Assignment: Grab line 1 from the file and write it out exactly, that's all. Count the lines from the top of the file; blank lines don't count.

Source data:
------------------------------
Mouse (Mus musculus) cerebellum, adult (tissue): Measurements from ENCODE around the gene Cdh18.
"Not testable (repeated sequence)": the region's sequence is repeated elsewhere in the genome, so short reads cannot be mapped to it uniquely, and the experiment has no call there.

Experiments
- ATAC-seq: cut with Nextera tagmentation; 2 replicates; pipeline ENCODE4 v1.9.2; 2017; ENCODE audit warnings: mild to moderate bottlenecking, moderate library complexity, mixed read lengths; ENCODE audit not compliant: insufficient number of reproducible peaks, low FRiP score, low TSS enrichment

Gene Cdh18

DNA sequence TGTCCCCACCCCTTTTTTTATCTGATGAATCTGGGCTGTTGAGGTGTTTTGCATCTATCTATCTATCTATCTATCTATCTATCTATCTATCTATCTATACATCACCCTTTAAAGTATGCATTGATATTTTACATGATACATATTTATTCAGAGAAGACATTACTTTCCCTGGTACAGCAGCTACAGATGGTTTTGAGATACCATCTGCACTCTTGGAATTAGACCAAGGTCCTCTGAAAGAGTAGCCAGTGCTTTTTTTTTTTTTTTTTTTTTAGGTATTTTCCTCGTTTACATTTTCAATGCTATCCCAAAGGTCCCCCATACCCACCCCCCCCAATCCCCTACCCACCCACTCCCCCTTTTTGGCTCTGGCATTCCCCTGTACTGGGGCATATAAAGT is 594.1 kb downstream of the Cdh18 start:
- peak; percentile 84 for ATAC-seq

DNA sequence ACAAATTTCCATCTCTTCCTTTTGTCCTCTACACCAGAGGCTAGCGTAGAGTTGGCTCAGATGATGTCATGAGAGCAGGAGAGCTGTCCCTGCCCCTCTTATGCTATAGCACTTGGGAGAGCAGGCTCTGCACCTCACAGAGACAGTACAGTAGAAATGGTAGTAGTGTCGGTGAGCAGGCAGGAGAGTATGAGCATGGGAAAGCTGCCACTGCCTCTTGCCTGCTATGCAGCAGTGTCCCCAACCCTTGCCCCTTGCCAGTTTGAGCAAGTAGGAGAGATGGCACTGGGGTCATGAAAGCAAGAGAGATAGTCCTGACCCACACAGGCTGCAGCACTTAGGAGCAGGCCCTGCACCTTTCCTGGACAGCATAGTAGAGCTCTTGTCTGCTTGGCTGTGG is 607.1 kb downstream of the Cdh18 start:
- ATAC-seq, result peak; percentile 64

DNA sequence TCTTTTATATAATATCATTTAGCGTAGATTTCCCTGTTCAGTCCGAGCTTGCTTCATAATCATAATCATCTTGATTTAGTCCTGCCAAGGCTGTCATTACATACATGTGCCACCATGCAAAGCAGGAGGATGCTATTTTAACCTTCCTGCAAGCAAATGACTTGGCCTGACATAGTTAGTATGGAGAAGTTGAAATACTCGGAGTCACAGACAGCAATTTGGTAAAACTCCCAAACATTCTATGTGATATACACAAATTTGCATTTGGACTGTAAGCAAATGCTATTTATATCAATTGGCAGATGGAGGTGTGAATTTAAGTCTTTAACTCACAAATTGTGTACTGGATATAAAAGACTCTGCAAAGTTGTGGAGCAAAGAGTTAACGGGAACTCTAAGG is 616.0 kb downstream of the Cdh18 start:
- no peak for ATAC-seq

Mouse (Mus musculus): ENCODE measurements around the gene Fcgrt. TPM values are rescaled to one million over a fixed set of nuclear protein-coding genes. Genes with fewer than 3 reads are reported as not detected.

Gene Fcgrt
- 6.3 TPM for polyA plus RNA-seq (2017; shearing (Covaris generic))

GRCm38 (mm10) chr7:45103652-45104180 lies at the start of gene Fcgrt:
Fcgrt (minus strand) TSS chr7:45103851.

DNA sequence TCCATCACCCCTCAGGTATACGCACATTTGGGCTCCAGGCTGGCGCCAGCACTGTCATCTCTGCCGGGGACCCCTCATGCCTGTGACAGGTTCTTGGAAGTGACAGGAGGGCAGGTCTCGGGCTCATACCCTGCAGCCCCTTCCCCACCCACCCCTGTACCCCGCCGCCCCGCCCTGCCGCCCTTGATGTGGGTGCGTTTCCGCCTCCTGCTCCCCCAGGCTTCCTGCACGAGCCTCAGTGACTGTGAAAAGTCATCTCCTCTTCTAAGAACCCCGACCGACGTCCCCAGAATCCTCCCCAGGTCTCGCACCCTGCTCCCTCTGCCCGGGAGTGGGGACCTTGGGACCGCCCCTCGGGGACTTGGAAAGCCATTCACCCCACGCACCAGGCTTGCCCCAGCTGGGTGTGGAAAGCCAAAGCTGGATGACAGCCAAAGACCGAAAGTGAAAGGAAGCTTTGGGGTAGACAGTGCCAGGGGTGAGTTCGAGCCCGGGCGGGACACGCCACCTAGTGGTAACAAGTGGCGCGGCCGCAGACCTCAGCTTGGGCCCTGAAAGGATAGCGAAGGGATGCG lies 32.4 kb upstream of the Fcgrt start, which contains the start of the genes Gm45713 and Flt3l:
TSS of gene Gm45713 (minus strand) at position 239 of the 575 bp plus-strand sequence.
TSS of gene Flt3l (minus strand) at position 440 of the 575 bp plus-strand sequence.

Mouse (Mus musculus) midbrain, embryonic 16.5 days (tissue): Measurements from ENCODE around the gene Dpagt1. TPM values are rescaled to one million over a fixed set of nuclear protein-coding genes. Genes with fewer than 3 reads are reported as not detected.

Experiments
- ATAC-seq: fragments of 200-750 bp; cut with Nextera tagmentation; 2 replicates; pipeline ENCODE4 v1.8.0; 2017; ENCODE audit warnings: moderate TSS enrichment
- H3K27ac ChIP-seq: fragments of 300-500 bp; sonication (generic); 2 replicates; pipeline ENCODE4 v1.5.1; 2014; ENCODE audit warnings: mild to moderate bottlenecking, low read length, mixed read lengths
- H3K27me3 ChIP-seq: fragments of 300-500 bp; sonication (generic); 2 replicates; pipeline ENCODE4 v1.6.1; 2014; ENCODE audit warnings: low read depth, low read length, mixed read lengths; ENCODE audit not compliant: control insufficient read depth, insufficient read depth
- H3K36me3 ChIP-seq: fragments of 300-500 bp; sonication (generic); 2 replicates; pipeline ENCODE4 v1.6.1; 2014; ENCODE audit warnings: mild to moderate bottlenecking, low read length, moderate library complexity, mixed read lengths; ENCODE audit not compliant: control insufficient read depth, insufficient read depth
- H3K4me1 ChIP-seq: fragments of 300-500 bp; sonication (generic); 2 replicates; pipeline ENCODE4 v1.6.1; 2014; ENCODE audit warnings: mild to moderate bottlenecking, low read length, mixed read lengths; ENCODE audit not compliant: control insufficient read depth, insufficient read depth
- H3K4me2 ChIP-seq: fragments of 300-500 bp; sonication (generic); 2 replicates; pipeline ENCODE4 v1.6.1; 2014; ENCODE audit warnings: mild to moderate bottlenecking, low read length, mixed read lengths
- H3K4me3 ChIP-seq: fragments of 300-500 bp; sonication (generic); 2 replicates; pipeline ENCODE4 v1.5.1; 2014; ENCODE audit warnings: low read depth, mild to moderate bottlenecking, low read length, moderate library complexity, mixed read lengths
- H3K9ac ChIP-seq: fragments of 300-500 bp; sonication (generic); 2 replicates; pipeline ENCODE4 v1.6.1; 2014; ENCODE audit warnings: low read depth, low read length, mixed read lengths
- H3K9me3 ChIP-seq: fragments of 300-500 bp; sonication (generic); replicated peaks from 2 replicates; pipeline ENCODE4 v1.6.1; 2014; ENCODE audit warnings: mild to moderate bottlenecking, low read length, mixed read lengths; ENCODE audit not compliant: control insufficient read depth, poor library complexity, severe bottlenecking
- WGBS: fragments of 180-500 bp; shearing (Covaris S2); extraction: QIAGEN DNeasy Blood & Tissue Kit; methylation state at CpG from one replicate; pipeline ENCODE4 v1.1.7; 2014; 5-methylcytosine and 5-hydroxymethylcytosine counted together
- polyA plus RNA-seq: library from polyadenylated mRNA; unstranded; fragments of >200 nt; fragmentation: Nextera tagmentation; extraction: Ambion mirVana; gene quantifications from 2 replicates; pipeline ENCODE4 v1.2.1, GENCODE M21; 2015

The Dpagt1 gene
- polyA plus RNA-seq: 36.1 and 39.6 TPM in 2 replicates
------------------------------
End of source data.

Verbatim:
Mouse (Mus musculus) cerebellum, adult (tissue): Measurements from ENCODE around the gene Cdh18.